ASU fraternity suspended for racially offensive party
PHOENIX — A fraternity at Arizona State University has been suspended for the racially offensive theme of a weekend party.
A Valley civil rights activist had alerted the university to the “MLK Black Party” which was hosted by Tau Kappa Epsilon on Sunday.
Rev. Jarrett Maupin said he contacted university President Michael Crow overnight. By early Monday morning, operations had been pulled from the chapter.
The fraternity had been on social probation because of some members’ involvement in an off-campus brawl with a rival fraternity in November 2012. It had been warned that it could not host “sanctioned university” events on campus.
The MLK party was off-campus.
Maupin said an African-American student who was invited to the party told him that partygoers had to “dress like black people” and drink from watermelon cups. Pictures were posted to social media sites but were later pulled.
“There should be a zero tolerance policy for racism at ASU. Period,” Maupin said in a statement.
“An estimated 80 to 100 people took part in ritualistic racism. That’s very dangerous especially on a university campus. A cup made out of a watermelon is advanced racism. Dressing up like, quote, ‘black people’ — that requires research and is advanced racism. We’re not talking about rookie racists,” Maupin told KTAR.
ASU released the following statement:
“TKE was already on social probation and was not allowed to have parties. The party held this weekend was not held on campus and was not a sanctioned university event. ASU has suspended chapter operations, can and will take additional action against the individuals involved, and is meeting with the national TKE organization today to take further action. ASU has one of the most diverse student bodies of any major university in the country, and it is unfortunate that a few misguided individuals held an offensive party at a time when ASU, the state and the nation are celebrating Dr. King’s achievements and legacy. The university will not tolerate this kind of behavior.”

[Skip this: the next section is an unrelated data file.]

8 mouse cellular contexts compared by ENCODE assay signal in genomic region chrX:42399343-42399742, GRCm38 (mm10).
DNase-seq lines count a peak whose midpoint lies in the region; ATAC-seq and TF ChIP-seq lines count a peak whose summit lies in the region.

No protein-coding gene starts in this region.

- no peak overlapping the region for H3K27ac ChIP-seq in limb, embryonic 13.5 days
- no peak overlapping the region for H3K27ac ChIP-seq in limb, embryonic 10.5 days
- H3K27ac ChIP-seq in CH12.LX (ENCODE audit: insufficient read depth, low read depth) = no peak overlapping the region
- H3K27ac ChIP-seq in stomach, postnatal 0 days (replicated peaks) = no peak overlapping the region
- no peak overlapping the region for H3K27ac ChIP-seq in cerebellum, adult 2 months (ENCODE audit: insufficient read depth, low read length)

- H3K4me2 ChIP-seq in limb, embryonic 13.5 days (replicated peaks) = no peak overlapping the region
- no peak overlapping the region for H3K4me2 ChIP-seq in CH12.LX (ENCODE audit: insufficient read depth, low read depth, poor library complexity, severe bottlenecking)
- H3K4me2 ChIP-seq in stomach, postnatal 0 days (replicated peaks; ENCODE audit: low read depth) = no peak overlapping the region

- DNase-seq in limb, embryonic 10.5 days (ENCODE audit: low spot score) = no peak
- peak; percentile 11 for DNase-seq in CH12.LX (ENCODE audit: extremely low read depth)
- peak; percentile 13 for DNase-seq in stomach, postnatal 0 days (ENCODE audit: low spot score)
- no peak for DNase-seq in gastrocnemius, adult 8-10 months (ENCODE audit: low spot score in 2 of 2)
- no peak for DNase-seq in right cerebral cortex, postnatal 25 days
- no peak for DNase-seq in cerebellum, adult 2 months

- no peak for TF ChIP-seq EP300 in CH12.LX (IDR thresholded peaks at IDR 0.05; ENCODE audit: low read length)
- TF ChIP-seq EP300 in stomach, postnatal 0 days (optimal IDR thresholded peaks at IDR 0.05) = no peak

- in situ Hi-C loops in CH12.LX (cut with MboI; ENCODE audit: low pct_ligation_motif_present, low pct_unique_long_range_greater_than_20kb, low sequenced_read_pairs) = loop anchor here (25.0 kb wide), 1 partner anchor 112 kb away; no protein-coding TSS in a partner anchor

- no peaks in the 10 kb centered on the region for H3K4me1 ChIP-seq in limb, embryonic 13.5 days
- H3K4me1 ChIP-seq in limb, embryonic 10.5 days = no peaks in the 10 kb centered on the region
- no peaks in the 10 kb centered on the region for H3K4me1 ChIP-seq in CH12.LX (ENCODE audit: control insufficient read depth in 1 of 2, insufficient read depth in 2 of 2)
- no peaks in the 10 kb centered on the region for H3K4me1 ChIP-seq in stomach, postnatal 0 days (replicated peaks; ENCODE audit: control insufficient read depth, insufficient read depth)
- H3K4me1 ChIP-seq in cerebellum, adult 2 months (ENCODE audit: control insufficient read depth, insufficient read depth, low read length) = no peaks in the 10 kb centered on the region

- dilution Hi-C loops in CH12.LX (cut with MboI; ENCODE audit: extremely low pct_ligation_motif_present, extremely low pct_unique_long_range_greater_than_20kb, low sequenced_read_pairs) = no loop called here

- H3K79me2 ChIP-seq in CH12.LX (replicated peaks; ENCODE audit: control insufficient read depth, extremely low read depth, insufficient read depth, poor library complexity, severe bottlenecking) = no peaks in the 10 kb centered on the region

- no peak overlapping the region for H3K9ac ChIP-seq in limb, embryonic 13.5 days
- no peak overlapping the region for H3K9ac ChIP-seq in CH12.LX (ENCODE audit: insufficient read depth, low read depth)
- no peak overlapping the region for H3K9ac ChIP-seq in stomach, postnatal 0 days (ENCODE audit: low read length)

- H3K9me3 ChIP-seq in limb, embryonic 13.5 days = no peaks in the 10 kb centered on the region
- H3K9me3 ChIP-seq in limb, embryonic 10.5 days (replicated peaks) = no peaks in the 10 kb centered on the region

National leaders from the fraternity were to meet with university officials later in the day.
A spokesman for the fraternity, headquartered in Indianapolis, Ind., issued a statement in response to the incident:
“The leadership of Tau Kappa Epsilon International Fraternity publicly issues the following statement in regard to the alleged incident that occurred at Arizona State University on January 20th, 2014.
Tau Kappa Epsilon does not condone or support any actions by its members that would be defined as racist, discriminatory, and/or offensive. Social events with “party themes” that are defined as such have no place in our fraternity’s mission or purpose. It is with embarrassment and regret when a few individuals within our organization make decisions that do not align with the values and principles of Tau Kappa Epsilon.
Since 1899, our fraternity has taken much pride in the diversity and uniqueness of our membership. Tau Kappa Epsilon has never had an exclusionary clause in our membership. Our founders believed, as we do today, in the personal worth and character of the individual, not his wealth, rank, or honor. We take great pride in having members who were and are still advocates of civil rights movements in the United States. We celebrate all men and women of all races, genders, creeds, orientations, and beliefs who strive each day to make the world a better place.
We apologize for any offensive actions that a few of our members might have participated in. We can assure all other parties that these actions do not represent Tau Kappa Epsilon and the beliefs of love, charity, and esteem that we have stood by for 115 years. We will respond to these individuals while holding the utmost respect for our principles of being Better Men for a Better World.
A member of the Tau Kappa Epsilon Fraternity professional staff is currently on-site at Arizona State University to begin an investigation. We have been working with university officials since we became aware of the alleged incident.”
“I don’t think this was a sense of ignorance, I think it was purposeful and intentionally hurtful and they put into play, quote ‘MLK Black Party’ and not in a way to honor King,” Maupin said.
KTAR’s Jim Cross contributed to this article.